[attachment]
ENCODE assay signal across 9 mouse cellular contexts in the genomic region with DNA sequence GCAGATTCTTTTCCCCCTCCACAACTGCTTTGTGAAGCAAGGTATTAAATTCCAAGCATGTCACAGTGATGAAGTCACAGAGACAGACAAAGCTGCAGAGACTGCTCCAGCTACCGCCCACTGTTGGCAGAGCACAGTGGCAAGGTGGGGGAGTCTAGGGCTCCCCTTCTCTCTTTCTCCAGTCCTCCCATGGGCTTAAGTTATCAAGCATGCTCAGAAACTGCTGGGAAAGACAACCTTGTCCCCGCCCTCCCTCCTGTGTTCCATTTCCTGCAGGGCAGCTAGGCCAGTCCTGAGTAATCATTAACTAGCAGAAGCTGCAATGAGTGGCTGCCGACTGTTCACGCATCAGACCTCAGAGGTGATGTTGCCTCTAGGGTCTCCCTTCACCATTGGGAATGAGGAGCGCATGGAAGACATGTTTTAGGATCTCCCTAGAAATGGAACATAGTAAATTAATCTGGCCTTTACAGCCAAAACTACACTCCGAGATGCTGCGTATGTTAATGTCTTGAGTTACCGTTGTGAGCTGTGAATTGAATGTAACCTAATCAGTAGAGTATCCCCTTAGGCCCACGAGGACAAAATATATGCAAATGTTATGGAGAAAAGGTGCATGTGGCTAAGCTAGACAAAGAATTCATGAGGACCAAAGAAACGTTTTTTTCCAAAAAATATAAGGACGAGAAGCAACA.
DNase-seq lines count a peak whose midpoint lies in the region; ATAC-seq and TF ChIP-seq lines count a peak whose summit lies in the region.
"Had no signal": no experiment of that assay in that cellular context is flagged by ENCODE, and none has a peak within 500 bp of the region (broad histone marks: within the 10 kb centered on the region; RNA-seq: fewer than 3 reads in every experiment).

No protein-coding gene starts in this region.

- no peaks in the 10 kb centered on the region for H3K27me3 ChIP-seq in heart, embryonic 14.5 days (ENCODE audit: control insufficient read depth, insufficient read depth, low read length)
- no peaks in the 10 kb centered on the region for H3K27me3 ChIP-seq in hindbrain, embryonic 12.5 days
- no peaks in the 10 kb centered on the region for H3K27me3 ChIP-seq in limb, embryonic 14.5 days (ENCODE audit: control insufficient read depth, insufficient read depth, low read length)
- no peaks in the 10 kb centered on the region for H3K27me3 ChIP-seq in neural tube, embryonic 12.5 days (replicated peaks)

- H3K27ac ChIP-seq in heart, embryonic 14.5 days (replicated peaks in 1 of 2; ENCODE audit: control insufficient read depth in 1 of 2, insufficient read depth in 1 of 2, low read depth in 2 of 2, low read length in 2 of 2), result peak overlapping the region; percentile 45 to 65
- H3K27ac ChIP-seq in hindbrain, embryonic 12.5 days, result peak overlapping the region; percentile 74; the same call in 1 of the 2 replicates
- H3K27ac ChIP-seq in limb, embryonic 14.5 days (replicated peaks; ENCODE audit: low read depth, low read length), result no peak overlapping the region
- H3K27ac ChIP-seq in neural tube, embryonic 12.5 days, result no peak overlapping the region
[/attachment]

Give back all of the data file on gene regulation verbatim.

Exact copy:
ENCODE assay signal across 9 mouse cellular contexts in the genomic region with DNA sequence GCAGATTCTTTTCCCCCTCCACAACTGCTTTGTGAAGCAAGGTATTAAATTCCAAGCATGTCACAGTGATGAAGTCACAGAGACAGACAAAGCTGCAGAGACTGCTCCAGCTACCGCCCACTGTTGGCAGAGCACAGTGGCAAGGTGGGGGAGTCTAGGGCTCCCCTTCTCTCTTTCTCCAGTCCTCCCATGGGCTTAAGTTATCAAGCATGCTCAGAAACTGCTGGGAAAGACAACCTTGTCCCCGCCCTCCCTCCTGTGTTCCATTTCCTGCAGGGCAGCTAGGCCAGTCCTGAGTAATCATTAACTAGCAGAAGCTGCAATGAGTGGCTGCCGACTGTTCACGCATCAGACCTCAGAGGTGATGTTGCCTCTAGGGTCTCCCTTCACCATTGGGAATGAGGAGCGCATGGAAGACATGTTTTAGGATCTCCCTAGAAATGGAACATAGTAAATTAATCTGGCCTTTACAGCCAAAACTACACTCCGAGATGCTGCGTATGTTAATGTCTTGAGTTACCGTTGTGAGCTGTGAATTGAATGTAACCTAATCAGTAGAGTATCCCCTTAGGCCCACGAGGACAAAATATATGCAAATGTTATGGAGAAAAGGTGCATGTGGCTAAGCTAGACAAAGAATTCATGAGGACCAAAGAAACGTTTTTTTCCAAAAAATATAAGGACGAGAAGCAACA.
DNase-seq lines count a peak whose midpoint lies in the region; ATAC-seq and TF ChIP-seq lines count a peak whose summit lies in the region.
"Had no signal": no experiment of that assay in that cellular context is flagged by ENCODE, and none has a peak within 500 bp of the region (broad histone marks: within the 10 kb centered on the region; RNA-seq: fewer than 3 reads in every experiment).

No protein-coding gene starts in this region.

- no peaks in the 10 kb centered on the region for H3K27me3 ChIP-seq in heart, embryonic 14.5 days (ENCODE audit: control insufficient read depth, insufficient read depth, low read length)
- no peaks in the 10 kb centered on the region for H3K27me3 ChIP-seq in hindbrain, embryonic 12.5 days
- no peaks in the 10 kb centered on the region for H3K27me3 ChIP-seq in limb, embryonic 14.5 days (ENCODE audit: control insufficient read depth, insufficient read depth, low read length)
- no peaks in the 10 kb centered on the region for H3K27me3 ChIP-seq in neural tube, embryonic 12.5 days (replicated peaks)

- H3K27ac ChIP-seq in heart, embryonic 14.5 days (replicated peaks in 1 of 2; ENCODE audit: control insufficient read depth in 1 of 2, insufficient read depth in 1 of 2, low read depth in 2 of 2, low read length in 2 of 2), result peak overlapping the region; percentile 45 to 65
- H3K27ac ChIP-seq in hindbrain, embryonic 12.5 days, result peak overlapping the region; percentile 74; the same call in 1 of the 2 replicates
- H3K27ac ChIP-seq in limb, embryonic 14.5 days (replicated peaks; ENCODE audit: low read depth, low read length), result no peak overlapping the region
- H3K27ac ChIP-seq in neural tube, embryonic 12.5 days, result no peak overlapping the region